Australian stocks are likely to rise in morning trade after Wall Street recovered from a two-day losing streak, as investors await how aggressively the US Federal Reserve will hike interest rates this week.
- The ASX 200 is down 3.5 percent over the past five days
- The US Federal Reserve is expected to hike interest rates by at least 0.75 percent
- Gold has fallen to a 29-month low
ASX futures were up 0.8 percent at 6,776 points by 7:25 a.m. AEST.
The Australian dollar held steady at 67.25 US cents.
The Reserve Bank is set to release minutes from its September meeting at 11:30am AEST – and investors will be looking for clues as to whether the next rate hike will be 0.25 or 0.5 percentage point.
At a parliamentary hearing on Friday, RBA Governor Philip Lowe said the central bank may consider slowing the pace of its rate hikes.
US markets rallied as hedge funds braced themselves for the unlikely possibility that the Fed’s tone will be less dovish than markets expect when policymakers hike rates on Wednesday.
“Positioning is being made just in case something comes out of the Fed that turns out to be less hawkish,” said Michael James, managing director of equities trading at Los Angeles-based Wedbush Securities.
“I don’t think anyone is predicting that’s going to happen, but it’s positioning for the possibility of it.
“The majority of people are currently in the negative camp.”
“We may have a hard landing ahead of us”
Wall Street’s main indices were volatile for most of the day but managed to recover in the final hour of trading.
The S&P 500 rose 0.7 percent to 3,900 points, the Nasdaq Composite rose 0.8 percent to 11,535, while the Dow Jones index rose 0.7 percent to 31,023.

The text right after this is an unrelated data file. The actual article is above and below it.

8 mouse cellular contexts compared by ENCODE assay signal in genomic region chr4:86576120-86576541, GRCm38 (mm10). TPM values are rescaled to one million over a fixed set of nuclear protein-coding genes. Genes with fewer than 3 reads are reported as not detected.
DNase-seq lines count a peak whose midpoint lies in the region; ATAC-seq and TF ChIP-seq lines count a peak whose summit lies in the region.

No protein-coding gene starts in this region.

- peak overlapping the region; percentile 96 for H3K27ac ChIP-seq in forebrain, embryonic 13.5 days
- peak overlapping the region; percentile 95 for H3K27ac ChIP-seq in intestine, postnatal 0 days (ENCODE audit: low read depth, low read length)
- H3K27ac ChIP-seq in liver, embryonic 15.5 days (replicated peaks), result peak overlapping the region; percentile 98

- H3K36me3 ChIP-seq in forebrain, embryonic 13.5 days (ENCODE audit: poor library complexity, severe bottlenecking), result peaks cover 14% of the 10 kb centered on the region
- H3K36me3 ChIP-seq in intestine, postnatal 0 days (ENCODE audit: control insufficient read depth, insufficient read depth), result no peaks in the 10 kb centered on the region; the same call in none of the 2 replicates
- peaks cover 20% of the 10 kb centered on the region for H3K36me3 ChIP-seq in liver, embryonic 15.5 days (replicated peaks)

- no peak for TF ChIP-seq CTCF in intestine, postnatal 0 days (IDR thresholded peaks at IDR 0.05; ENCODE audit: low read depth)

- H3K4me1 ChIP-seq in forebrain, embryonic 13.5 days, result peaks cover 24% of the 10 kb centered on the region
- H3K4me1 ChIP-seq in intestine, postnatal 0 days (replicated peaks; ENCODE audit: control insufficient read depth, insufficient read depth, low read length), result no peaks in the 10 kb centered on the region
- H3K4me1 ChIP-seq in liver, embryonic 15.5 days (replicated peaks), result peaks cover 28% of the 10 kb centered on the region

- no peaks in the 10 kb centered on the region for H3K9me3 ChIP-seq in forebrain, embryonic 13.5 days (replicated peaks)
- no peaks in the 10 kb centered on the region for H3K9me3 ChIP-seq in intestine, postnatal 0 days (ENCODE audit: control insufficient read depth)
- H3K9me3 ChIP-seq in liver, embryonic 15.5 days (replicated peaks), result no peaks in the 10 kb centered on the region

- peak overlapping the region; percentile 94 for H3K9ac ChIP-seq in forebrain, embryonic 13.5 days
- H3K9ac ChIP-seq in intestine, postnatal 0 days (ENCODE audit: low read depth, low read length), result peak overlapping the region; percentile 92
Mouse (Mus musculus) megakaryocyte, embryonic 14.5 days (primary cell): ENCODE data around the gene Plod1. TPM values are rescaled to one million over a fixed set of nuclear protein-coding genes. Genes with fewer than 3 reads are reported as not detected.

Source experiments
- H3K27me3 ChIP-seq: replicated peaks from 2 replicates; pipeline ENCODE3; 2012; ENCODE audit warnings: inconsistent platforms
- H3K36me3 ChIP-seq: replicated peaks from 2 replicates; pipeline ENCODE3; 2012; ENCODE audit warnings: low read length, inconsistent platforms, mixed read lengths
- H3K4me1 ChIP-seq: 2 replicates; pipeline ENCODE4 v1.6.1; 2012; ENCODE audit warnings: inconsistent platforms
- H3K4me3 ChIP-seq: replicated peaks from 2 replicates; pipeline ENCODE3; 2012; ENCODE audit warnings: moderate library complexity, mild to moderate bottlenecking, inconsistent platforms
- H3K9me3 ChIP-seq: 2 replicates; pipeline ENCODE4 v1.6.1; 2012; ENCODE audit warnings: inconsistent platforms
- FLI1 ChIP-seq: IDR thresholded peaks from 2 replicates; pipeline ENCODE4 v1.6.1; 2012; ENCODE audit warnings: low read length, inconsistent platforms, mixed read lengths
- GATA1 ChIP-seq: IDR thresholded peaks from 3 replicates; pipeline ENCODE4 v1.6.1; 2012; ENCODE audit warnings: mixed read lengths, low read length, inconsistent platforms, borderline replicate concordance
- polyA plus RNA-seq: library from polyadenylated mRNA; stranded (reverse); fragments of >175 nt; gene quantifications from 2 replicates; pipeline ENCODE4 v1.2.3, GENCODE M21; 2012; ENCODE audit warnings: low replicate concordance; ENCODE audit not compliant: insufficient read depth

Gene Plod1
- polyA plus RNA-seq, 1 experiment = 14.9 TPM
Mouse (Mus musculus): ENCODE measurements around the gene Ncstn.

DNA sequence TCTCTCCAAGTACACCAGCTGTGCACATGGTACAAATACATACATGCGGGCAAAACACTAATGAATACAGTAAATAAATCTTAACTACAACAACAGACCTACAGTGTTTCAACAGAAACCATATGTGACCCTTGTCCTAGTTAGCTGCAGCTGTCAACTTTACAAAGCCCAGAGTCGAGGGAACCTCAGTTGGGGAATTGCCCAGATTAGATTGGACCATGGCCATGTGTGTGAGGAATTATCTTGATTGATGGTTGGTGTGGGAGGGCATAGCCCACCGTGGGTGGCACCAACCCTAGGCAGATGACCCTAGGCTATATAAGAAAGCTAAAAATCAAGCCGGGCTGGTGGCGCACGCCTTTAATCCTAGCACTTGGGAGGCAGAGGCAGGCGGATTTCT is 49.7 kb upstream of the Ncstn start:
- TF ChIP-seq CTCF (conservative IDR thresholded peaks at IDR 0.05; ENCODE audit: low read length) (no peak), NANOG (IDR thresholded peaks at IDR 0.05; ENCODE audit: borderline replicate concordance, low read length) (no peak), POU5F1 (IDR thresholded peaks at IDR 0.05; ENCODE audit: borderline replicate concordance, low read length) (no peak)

Markets are pricing in a 0.75 percentage point rate hike, with futures showing an 18 percent chance of a 1 percentage point hike, according to CME’s FedWatch tool on Wednesday (local time).
Markets are also pointing to a real chance that rates could hit 4.5 percent by March as the Fed is forced to push the economy into recession to curb inflation
“Our biggest concern and the reason you are seeing such volatility in the market today is that there is now more uncertainty about earnings in addition to concern about it [US] rate hikes,” said King Lip, chief investment strategist at Baker Avenue Asset Management in San Francisco.
“We may be going for a hard landing rather than a soft landing, and the hard landing is that the Fed may overtighten in a situation where we’re already seeing the economy slowing down.”
Global rate hikes
At least 10 central banks are meeting this week – from Switzerland to South Africa – and most of them are expected to hike rates.
Economists are divided on whether the Bank of England will rise 0.5 percentage point or 0.75 percentage point.
But China’s central bank cut a buyback rate by 0.1 percentage point on Monday to prop up the struggling economy.
The other exception is the Bank of Japan, which is also scheduled to meet this week and has shown no signs of abandoning its ultra-loose yield curve policy despite a sharp fall in the yen.
The central banks of Norway, Sweden, Indonesia, Taiwan, the Philippines, Turkey and Brazil are also meeting this week to discuss interest rate policy.
Oil prices edged higher in volatile trading as worries about tight supplies outweighed worries that global demand could slow on the back of a stronger US dollar and potentially sharp hikes by the Fed.
Brent crude rose 0.4 percent to $91.74 a barrel.
Spot gold was flat at $1,675.48 an ounce, near its lowest level in 29 months.
Bitcoin, also moving in line with investors’ risk appetite, touched a three-month low of $18,271 and was last steady at $19,537.